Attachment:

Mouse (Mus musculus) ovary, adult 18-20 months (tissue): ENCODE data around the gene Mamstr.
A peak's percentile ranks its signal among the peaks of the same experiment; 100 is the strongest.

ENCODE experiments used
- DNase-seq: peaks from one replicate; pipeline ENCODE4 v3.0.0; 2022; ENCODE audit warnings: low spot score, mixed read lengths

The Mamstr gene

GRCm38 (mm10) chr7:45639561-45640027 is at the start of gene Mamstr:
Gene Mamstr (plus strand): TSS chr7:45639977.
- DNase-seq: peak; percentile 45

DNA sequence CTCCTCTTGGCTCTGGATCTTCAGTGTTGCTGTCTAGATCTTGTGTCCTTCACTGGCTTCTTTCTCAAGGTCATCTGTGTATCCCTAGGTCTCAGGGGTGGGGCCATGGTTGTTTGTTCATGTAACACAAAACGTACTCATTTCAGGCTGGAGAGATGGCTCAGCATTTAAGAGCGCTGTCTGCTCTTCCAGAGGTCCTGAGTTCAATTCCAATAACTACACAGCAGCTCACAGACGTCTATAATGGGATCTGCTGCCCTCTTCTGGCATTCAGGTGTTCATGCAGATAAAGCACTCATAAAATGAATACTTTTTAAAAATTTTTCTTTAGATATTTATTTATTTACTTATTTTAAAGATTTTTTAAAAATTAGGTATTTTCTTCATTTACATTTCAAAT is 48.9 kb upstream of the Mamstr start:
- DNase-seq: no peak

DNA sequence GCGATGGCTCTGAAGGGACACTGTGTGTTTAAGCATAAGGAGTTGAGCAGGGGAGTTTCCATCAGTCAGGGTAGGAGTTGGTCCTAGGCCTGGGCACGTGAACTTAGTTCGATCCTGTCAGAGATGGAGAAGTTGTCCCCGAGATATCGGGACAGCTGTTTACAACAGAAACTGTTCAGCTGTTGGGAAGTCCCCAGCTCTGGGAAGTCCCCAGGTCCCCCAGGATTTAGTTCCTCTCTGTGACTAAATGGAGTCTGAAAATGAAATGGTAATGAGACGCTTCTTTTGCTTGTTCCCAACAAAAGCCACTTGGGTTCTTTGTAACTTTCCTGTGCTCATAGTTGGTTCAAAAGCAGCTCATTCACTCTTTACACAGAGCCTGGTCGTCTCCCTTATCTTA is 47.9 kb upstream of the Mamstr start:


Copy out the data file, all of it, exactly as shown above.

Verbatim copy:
Mouse (Mus musculus) ovary, adult 18-20 months (tissue): ENCODE data around the gene Mamstr.
A peak's percentile ranks its signal among the peaks of the same experiment; 100 is the strongest.

ENCODE experiments used
- DNase-seq: peaks from one replicate; pipeline ENCODE4 v3.0.0; 2022; ENCODE audit warnings: low spot score, mixed read lengths

The Mamstr gene

GRCm38 (mm10) chr7:45639561-45640027 is at the start of gene Mamstr:
Gene Mamstr (plus strand): TSS chr7:45639977.
- DNase-seq: peak; percentile 45

DNA sequence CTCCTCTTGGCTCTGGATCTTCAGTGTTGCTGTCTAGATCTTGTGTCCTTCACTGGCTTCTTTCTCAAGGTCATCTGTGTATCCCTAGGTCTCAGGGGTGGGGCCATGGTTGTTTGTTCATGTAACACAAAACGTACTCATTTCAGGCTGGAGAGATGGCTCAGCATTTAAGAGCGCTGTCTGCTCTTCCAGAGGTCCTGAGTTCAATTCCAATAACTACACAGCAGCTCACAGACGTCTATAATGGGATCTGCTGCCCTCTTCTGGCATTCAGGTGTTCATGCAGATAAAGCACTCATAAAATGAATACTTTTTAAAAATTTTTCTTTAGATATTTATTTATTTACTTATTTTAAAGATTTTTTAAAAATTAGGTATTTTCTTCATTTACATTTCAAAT is 48.9 kb upstream of the Mamstr start:
- DNase-seq: no peak

DNA sequence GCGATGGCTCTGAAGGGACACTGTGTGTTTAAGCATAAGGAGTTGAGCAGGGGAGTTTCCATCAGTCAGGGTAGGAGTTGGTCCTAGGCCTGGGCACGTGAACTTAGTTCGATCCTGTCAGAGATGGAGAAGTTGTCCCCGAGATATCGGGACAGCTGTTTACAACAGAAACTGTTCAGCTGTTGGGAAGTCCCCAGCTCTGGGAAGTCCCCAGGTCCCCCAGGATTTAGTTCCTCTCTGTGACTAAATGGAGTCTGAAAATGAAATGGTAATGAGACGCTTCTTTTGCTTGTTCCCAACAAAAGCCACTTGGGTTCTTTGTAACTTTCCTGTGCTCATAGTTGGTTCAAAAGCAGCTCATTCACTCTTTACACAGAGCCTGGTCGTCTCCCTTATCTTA is 47.9 kb upstream of the Mamstr start: